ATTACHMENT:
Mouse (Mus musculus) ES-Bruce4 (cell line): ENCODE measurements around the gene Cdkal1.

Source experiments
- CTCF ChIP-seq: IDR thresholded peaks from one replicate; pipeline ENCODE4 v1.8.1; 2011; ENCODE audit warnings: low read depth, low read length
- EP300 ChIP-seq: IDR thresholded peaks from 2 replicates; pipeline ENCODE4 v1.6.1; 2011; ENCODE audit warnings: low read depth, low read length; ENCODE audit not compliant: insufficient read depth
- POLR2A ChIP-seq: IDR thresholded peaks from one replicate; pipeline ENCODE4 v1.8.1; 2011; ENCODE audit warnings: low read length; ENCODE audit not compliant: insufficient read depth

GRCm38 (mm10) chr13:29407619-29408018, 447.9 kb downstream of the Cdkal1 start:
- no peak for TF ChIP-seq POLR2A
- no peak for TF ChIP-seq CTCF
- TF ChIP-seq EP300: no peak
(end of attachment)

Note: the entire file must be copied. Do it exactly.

Mouse (Mus musculus) ES-Bruce4 (cell line): ENCODE measurements around the gene Cdkal1.

Source experiments
- CTCF ChIP-seq: IDR thresholded peaks from one replicate; pipeline ENCODE4 v1.8.1; 2011; ENCODE audit warnings: low read depth, low read length
- EP300 ChIP-seq: IDR thresholded peaks from 2 replicates; pipeline ENCODE4 v1.6.1; 2011; ENCODE audit warnings: low read depth, low read length; ENCODE audit not compliant: insufficient read depth
- POLR2A ChIP-seq: IDR thresholded peaks from one replicate; pipeline ENCODE4 v1.8.1; 2011; ENCODE audit warnings: low read length; ENCODE audit not compliant: insufficient read depth

GRCm38 (mm10) chr13:29407619-29408018, 447.9 kb downstream of the Cdkal1 start:
- no peak for TF ChIP-seq POLR2A
- no peak for TF ChIP-seq CTCF
- TF ChIP-seq EP300: no peak